Energy Efficiency Alberta will work with consumers, businesses, and oil and gas sector to reduce energy use
Three decades ago, Amory Lovins introduced the idea of the “negawatt” – a unit of energy saved by using energy more efficiently that could actually be traded in the marketplace like any commodity. The negawatt hasn’t caught on yet, but the idea of saving energy – energy efficiency – is front and centre for global governments trying to encourage ever higher economic growth with less and less energy.
The International Energy Agency latest report on energy efficiency found that energy intensity — the amount of energy used per unit of GDP — improved by 1.8% percent in 2015, triple the rate of the past decade.
More growth, less energy.
What’s even more encouraging is that the improvement in energy efficiency occurred in the midst of low energy prices.
“Energy efficiency is the one energy resource that all countries possess in abundance,” Dr Fatih Birol, the IEA executive director said in a press release. “I welcome the improvement in global energy efficiency, particularly at a time of lower energy prices. This is a sign that many governments push the energy efficiency policies, and it works.”
Alberta is late to the energy efficiency game. Environment Minister Shannon Phillips announced the creation of the Energy Efficiency Agency last Nov. and this month hired Monica Curtis to head up the new organization.
I caught up with Curtis as she began the task of hiring staff and working with her board of directors to determine the agency’s strategic direction. This interview has been lightly edited for clarity.
Markham: I’ve argued in past columns that energy efficiency is a great place for governments to invest public policy money because the technologies are well developed and mature and saving energy is a good bang for the taxpayer’s dollar. What’s your take on that argument?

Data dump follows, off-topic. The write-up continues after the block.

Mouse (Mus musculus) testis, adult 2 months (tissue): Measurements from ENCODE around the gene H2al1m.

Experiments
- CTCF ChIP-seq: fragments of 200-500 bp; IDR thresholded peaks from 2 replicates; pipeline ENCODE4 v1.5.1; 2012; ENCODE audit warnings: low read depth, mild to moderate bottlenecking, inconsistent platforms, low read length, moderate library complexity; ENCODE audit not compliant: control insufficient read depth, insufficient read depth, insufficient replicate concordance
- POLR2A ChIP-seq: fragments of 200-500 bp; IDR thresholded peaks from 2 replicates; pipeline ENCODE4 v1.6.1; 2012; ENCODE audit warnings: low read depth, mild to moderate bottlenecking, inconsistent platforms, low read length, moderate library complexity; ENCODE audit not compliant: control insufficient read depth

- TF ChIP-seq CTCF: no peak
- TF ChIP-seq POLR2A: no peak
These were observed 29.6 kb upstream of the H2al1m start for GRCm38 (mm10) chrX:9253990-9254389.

Curtis: I think you’re absolutely correct. Energy efficiency does provide a very reliable cost-saving to homeowners and businesses who chose to implement that. But there are barriers. There are information barriers. There’s the fact that electricity and natural gas usage is fairly invisible on a day-to-day basis, so it’s not easy to connect what the Agency will be doing to the specific energy savings. The list goes on in terms of those information barriers that make it hard for people to know what kind of energy efficiency to invest in, in terms of energy efficiency.
We can work with contractors, retailers, and distributors, to help them offer the most energy-efficient alternative available. We can look at financial incentives, whether it is subsidized financing or grants or rebates.
So there’s a whole range of mechanisms and I’m really excited about the opportunity that energy efficiency Alberta provides to bring that whole energy mix in Alberta.
Markham: Will your work be primarily with consumers and retailers, or will you be working with industry – including the oil sands, which has always been accused of being energy-intensive and maybe not the most efficient energy user?
Curtis: I’m going to say that there is a two-part answer to that. The specific approach that we might take to each marketplace is something that I need to spend more time with the board really understanding the direction that they want to take.
What I can say is that generally there was the advisory panel report completed that had input from literally hundreds of stakeholder groups and individuals across Alberta. There is clearly an interest from all segments, including the oil and gas segment and more generally, the industrial sector, to improve energy efficiency. The advisory panel put together a 13-point plan that includes small-scale renewables, on-site renewables and working with all of the facility types across the province.
The first program has been residential in nature, and then there is a small business non-profit commercial facility program that’s in the midst of being launched as well. That’s a really good place for any new program to start; there’s a wide mix of contractors and home-owners and businesses that can engage with the program quickly.
The scale of planning needed to do that size of implementations really allows us to bring some results quickly, but there is no doubt that Energy Efficiency Alberta does want to serve all of the province. We’ll be working through with the board of directors and working from the advisory panel report to figure out what that actually looks like.